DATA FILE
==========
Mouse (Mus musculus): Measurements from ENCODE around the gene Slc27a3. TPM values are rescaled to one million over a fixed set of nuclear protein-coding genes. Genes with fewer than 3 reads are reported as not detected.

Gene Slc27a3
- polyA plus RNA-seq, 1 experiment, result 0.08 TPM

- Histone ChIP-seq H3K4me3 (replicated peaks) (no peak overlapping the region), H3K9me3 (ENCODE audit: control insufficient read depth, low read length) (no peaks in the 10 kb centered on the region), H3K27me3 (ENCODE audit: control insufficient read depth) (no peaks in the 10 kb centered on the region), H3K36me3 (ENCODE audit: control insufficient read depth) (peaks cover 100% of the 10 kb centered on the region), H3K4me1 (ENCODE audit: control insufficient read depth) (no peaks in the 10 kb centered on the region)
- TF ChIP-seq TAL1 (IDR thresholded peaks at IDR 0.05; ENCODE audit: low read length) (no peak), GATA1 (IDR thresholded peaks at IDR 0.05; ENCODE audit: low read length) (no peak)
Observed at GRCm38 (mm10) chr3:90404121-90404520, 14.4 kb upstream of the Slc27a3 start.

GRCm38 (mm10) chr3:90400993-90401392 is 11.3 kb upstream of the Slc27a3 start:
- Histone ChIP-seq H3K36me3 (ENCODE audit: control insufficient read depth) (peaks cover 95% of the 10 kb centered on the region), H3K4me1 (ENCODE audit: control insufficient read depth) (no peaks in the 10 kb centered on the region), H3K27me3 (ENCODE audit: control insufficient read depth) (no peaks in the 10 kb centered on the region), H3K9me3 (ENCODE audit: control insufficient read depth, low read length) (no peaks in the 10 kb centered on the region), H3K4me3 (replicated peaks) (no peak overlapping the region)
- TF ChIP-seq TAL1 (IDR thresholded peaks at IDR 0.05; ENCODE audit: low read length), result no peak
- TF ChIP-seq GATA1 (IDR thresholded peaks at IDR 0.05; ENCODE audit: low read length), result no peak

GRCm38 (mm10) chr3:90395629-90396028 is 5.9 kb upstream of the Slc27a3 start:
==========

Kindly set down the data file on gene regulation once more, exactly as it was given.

Mouse (Mus musculus): Measurements from ENCODE around the gene Slc27a3. TPM values are rescaled to one million over a fixed set of nuclear protein-coding genes. Genes with fewer than 3 reads are reported as not detected.

Gene Slc27a3
- polyA plus RNA-seq, 1 experiment, result 0.08 TPM

- Histone ChIP-seq H3K4me3 (replicated peaks) (no peak overlapping the region), H3K9me3 (ENCODE audit: control insufficient read depth, low read length) (no peaks in the 10 kb centered on the region), H3K27me3 (ENCODE audit: control insufficient read depth) (no peaks in the 10 kb centered on the region), H3K36me3 (ENCODE audit: control insufficient read depth) (peaks cover 100% of the 10 kb centered on the region), H3K4me1 (ENCODE audit: control insufficient read depth) (no peaks in the 10 kb centered on the region)
- TF ChIP-seq TAL1 (IDR thresholded peaks at IDR 0.05; ENCODE audit: low read length) (no peak), GATA1 (IDR thresholded peaks at IDR 0.05; ENCODE audit: low read length) (no peak)
Observed at GRCm38 (mm10) chr3:90404121-90404520, 14.4 kb upstream of the Slc27a3 start.

GRCm38 (mm10) chr3:90400993-90401392 is 11.3 kb upstream of the Slc27a3 start:
- Histone ChIP-seq H3K36me3 (ENCODE audit: control insufficient read depth) (peaks cover 95% of the 10 kb centered on the region), H3K4me1 (ENCODE audit: control insufficient read depth) (no peaks in the 10 kb centered on the region), H3K27me3 (ENCODE audit: control insufficient read depth) (no peaks in the 10 kb centered on the region), H3K9me3 (ENCODE audit: control insufficient read depth, low read length) (no peaks in the 10 kb centered on the region), H3K4me3 (replicated peaks) (no peak overlapping the region)
- TF ChIP-seq TAL1 (IDR thresholded peaks at IDR 0.05; ENCODE audit: low read length), result no peak
- TF ChIP-seq GATA1 (IDR thresholded peaks at IDR 0.05; ENCODE audit: low read length), result no peak

GRCm38 (mm10) chr3:90395629-90396028 is 5.9 kb upstream of the Slc27a3 start: